A new policy will be put in place on 1st January 2020 to solve issues caused by disruptive passengers. Unruly behaviour has been known to affect the safety of passengers, as well as the overall safety of the aircraft.
Montreal Protocol 2014 (MP14) is a policy that aims to stop disruptive behaviour from escalating, by enforcing penalties such as prosecution. The policy will come into effect on New Year’s Day for more than 25 countries – the UK is yet to ratify the international agreement. Disruptive behaviour includes excessive alcohol consumption, physical assault, harassment and smoking to name a few – all of which have the potential to endanger other passengers, as well as crew members and the aircraft itself.
Penalties for this type of behaviour depends on the severity of the action, and can range from paying a fine of up to £5,000 or up to five years in prison. Airlines also have the right to refuse passengers if behaviour poses a threat to the safety of the aircraft, passengers or crew.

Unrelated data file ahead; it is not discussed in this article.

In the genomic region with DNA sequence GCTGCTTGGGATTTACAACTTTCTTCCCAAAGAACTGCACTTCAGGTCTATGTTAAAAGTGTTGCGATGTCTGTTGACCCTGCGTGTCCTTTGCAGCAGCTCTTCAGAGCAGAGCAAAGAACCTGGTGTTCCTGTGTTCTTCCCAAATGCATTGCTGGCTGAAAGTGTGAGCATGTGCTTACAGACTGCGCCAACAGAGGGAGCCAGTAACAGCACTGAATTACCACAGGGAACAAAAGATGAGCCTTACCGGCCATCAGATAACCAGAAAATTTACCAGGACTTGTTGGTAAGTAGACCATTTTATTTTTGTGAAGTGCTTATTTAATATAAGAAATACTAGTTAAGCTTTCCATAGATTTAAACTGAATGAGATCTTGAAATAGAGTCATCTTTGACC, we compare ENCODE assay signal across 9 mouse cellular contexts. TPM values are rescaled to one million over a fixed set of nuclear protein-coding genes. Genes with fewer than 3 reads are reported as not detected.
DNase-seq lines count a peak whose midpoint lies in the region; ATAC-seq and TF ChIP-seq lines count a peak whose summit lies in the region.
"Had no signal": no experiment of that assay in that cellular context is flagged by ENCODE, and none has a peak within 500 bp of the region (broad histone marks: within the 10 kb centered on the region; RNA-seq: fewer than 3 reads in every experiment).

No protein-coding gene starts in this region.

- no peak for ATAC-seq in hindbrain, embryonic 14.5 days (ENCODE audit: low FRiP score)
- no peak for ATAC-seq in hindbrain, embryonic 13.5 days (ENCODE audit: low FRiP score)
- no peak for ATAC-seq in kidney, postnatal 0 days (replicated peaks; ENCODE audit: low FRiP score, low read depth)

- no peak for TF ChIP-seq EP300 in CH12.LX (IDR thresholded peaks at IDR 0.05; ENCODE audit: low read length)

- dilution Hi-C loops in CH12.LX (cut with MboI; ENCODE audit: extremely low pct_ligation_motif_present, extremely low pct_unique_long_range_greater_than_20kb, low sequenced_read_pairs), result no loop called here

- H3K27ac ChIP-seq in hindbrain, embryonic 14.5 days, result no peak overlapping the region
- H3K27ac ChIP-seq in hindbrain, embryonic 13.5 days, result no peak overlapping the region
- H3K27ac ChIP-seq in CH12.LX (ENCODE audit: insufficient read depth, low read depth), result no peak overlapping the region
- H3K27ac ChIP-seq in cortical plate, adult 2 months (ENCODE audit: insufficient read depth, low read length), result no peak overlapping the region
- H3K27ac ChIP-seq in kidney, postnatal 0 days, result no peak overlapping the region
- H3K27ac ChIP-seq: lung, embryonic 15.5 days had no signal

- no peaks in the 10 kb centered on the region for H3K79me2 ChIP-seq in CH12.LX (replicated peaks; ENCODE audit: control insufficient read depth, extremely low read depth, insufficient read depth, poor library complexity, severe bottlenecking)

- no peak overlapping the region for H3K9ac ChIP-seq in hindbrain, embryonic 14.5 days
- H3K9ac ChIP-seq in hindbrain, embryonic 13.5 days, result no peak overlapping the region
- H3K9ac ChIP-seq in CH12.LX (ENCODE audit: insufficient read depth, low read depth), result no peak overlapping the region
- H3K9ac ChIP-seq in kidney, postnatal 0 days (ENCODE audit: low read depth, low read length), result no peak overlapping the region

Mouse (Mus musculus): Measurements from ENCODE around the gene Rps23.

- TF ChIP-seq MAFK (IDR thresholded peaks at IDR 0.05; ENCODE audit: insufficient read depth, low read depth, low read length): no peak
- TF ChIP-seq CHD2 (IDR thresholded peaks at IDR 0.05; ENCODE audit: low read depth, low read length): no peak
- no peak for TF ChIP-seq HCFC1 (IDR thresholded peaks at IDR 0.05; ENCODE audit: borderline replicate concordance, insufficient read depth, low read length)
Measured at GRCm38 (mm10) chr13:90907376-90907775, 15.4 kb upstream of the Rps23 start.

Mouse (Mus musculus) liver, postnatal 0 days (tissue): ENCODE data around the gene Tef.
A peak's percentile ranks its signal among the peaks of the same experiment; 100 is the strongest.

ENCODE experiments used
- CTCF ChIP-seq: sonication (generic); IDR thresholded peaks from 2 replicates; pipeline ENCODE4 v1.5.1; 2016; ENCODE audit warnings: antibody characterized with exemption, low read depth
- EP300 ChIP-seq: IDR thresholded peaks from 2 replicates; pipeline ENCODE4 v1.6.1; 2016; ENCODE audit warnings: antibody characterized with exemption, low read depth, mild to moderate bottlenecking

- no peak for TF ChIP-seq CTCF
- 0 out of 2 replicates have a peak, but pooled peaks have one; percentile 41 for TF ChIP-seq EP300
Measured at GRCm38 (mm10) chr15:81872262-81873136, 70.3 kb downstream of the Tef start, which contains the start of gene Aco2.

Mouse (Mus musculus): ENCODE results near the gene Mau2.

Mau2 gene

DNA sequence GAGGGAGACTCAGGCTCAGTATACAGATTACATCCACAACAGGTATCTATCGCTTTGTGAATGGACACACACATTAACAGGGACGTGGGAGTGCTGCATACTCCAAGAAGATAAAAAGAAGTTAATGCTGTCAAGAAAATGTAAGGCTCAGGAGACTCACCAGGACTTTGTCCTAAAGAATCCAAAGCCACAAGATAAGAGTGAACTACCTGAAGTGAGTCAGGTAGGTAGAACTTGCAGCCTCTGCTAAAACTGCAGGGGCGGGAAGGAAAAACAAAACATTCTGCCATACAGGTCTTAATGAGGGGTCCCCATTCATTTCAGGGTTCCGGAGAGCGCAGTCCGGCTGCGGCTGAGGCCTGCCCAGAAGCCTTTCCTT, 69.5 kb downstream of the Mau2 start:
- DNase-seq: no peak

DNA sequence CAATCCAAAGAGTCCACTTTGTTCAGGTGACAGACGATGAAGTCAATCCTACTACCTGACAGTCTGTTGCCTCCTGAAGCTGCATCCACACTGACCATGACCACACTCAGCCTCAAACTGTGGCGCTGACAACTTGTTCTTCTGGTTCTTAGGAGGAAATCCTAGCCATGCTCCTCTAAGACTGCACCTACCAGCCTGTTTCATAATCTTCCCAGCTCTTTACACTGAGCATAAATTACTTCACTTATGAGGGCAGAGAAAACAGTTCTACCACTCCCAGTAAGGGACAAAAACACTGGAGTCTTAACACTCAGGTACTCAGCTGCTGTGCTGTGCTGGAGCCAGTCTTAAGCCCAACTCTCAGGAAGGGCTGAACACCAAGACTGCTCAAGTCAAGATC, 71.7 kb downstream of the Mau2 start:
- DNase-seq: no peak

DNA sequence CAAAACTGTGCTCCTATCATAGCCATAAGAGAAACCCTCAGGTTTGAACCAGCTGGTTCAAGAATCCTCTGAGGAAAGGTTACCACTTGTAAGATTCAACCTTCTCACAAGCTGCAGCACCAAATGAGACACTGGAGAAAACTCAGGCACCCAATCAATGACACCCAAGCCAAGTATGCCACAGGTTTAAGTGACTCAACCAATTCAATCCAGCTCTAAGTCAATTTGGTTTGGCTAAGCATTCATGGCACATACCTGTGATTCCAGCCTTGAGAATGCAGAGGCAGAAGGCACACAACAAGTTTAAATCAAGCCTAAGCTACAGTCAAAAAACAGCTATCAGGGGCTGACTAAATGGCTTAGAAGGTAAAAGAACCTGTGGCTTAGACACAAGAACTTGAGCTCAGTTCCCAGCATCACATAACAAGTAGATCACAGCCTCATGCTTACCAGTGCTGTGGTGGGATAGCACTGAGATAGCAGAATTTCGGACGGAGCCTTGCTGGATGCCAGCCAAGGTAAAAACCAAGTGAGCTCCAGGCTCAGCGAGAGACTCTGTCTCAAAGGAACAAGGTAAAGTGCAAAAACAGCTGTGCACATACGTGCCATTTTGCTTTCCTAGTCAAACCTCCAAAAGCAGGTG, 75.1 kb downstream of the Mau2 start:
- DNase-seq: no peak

The International Air Transport Association (IATA) began discussions five years ago to put a strategy in place to make flying safer for passengers and crew. There are several reports that involve aircraft delays and diversions as passengers become aggressive or disruptive to staff or each other. There are financial consequences for passengers who exhibit this type of behaviour – they may find themselves liable for any additional costs the airline incurs, including extra fuel or they may even have to cover the cost of diversion.
According to the Civil Aviation Authority (CAA), the main reason for diversions is due to disruptive behaviour – the cost of which typically ranges from £10,000-£80,000.
You will not be covered under your travel insurance for any loss you may incur as a result of disruptive behaviour. In fact, most policies will invalidate cover for losses that are related to excessive drinking or drug abuse.
As we get closer to Christmas and airports get busier, there are unfortunately more likely to be alcohol-related disputes. Find out more about the consequences of disruptive behaviour by taking a look at the CAA website.